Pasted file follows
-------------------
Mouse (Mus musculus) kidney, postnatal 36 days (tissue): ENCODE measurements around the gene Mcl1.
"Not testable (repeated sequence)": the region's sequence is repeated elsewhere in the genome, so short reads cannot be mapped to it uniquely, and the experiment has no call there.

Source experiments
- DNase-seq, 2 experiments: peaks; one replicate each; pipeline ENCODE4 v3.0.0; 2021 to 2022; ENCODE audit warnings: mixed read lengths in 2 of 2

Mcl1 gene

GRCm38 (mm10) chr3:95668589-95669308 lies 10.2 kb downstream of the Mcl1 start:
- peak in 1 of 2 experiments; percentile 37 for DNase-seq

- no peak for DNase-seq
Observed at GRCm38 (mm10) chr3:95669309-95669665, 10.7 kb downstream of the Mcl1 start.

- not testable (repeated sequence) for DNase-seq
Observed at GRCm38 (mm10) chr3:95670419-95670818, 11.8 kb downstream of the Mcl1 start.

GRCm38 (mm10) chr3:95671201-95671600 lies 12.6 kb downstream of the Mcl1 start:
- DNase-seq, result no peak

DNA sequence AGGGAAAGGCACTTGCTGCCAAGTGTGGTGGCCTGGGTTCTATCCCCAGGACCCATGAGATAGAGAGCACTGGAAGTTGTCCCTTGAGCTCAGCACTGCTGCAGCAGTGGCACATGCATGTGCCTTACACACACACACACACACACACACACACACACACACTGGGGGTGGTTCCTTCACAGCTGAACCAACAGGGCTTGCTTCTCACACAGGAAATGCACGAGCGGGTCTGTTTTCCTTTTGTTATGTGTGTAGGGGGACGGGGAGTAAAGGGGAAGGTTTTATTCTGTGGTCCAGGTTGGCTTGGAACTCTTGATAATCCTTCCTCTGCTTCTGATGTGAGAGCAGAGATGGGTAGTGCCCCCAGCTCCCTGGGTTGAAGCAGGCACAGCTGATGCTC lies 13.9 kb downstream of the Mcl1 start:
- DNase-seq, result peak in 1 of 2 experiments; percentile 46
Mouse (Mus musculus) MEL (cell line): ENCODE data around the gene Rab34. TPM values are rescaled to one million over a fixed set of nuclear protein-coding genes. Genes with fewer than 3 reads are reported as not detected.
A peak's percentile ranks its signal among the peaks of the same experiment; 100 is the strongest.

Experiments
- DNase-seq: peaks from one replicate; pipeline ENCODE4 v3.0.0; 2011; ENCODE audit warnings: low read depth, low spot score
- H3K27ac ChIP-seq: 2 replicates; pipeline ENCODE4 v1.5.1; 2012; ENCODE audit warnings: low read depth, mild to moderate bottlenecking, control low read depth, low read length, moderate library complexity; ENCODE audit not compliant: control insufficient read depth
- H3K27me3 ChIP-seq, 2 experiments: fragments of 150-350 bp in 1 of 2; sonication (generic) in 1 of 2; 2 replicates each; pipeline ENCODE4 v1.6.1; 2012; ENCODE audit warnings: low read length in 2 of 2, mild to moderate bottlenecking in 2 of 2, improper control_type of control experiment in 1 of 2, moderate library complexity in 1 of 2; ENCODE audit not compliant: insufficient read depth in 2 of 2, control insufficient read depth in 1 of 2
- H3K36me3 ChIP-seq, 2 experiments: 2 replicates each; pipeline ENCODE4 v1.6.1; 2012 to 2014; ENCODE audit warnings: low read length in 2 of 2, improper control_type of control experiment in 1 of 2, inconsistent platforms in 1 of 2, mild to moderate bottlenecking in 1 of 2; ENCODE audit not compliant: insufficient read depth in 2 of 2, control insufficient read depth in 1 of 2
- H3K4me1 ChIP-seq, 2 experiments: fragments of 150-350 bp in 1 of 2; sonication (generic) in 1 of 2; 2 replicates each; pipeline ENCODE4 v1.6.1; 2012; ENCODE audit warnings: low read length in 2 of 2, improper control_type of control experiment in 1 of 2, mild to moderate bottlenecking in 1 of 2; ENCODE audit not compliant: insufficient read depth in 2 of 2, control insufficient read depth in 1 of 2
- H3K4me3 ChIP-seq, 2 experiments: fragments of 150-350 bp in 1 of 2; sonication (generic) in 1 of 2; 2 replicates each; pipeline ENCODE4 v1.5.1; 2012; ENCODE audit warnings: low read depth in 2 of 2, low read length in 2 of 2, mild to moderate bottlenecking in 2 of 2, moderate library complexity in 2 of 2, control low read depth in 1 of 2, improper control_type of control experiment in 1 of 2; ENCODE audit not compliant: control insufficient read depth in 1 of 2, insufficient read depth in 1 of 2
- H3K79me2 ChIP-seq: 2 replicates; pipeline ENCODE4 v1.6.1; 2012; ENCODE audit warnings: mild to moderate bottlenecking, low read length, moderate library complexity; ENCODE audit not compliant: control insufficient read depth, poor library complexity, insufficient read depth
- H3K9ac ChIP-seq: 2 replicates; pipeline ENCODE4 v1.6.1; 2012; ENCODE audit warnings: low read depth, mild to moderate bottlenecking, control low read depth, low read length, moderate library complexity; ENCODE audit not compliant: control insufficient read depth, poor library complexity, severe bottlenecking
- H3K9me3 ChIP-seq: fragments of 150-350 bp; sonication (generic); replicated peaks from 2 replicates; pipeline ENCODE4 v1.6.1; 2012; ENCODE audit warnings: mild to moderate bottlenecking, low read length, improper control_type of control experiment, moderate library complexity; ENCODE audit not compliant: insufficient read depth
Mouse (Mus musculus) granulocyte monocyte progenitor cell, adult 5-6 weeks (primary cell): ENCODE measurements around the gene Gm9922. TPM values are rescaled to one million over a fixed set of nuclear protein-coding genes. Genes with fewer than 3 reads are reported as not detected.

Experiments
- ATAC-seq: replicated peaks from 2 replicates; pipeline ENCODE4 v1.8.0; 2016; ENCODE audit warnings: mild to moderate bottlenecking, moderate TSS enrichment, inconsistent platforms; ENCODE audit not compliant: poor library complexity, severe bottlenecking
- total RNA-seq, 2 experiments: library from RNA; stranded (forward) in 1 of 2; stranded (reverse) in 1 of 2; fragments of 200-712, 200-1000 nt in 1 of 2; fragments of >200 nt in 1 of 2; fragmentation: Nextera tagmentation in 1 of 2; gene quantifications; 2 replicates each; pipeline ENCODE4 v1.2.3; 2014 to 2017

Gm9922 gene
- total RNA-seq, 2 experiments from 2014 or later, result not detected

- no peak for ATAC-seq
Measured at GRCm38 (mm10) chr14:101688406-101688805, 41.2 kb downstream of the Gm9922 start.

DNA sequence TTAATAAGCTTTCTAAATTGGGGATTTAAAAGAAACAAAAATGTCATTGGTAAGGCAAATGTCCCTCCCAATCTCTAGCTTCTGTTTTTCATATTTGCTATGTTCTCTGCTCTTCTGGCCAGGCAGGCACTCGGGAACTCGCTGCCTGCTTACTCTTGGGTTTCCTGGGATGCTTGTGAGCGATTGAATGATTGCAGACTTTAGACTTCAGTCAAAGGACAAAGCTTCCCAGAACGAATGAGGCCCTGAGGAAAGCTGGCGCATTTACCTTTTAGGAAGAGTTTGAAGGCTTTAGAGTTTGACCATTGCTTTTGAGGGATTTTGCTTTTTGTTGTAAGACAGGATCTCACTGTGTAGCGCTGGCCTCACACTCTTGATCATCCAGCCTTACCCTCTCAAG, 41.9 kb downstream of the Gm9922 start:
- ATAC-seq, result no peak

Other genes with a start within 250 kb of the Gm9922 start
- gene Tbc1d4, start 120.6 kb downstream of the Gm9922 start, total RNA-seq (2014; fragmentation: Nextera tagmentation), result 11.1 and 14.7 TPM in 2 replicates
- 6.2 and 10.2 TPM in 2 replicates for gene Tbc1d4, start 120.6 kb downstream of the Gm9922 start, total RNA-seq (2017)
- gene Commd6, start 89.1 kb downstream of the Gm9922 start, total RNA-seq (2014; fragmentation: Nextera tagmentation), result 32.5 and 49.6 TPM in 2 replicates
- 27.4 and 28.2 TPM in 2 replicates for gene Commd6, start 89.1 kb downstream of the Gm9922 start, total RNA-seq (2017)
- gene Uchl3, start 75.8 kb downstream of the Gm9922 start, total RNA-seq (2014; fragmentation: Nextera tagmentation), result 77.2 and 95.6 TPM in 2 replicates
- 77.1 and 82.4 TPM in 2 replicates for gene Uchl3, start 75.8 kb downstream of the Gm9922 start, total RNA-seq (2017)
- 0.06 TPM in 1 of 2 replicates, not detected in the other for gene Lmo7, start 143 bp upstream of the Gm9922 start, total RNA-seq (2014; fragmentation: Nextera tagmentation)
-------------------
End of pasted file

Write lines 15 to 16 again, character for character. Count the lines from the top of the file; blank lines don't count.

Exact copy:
- DNase-seq, result peak in 1 of 2 experiments; percentile 46
Mouse (Mus musculus) MEL (cell line): ENCODE data around the gene Rab34. TPM values are rescaled to one million over a fixed set of nuclear protein-coding genes. Genes with fewer than 3 reads are reported as not detected.